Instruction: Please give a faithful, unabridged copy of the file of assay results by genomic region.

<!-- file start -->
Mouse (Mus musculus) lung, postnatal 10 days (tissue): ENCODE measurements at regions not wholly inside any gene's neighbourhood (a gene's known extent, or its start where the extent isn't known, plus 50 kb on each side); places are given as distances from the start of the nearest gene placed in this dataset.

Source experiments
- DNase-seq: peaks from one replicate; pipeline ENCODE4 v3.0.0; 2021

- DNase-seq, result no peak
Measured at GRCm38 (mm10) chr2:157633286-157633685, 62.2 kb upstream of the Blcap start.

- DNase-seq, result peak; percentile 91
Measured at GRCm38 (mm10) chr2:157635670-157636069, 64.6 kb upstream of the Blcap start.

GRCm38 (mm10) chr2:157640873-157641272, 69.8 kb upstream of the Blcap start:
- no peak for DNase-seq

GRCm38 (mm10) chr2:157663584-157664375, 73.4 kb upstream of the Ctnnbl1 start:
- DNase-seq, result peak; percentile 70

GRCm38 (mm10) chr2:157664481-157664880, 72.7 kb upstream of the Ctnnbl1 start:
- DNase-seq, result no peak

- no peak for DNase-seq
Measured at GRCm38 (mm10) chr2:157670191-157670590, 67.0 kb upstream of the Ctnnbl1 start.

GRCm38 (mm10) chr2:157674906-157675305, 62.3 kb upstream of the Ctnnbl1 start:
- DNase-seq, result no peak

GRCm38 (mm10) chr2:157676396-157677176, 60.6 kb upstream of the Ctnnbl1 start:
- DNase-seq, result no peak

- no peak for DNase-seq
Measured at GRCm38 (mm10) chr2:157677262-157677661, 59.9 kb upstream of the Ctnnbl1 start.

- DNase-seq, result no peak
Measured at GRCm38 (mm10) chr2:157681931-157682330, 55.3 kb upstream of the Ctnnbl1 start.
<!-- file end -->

Mouse (Mus musculus) lung, postnatal 10 days (tissue): ENCODE measurements at regions not wholly inside any gene's neighbourhood (a gene's known extent, or its start where the extent isn't known, plus 50 kb on each side); places are given as distances from the start of the nearest gene placed in this dataset.

Source experiments
- DNase-seq: peaks from one replicate; pipeline ENCODE4 v3.0.0; 2021

- DNase-seq, result no peak
Measured at GRCm38 (mm10) chr2:157633286-157633685, 62.2 kb upstream of the Blcap start.

- DNase-seq, result peak; percentile 91
Measured at GRCm38 (mm10) chr2:157635670-157636069, 64.6 kb upstream of the Blcap start.

GRCm38 (mm10) chr2:157640873-157641272, 69.8 kb upstream of the Blcap start:
- no peak for DNase-seq

GRCm38 (mm10) chr2:157663584-157664375, 73.4 kb upstream of the Ctnnbl1 start:
- DNase-seq, result peak; percentile 70

GRCm38 (mm10) chr2:157664481-157664880, 72.7 kb upstream of the Ctnnbl1 start:
- DNase-seq, result no peak

- no peak for DNase-seq
Measured at GRCm38 (mm10) chr2:157670191-157670590, 67.0 kb upstream of the Ctnnbl1 start.

GRCm38 (mm10) chr2:157674906-157675305, 62.3 kb upstream of the Ctnnbl1 start:
- DNase-seq, result no peak

GRCm38 (mm10) chr2:157676396-157677176, 60.6 kb upstream of the Ctnnbl1 start:
- DNase-seq, result no peak

- no peak for DNase-seq
Measured at GRCm38 (mm10) chr2:157677262-157677661, 59.9 kb upstream of the Ctnnbl1 start.

- DNase-seq, result no peak
Measured at GRCm38 (mm10) chr2:157681931-157682330, 55.3 kb upstream of the Ctnnbl1 start.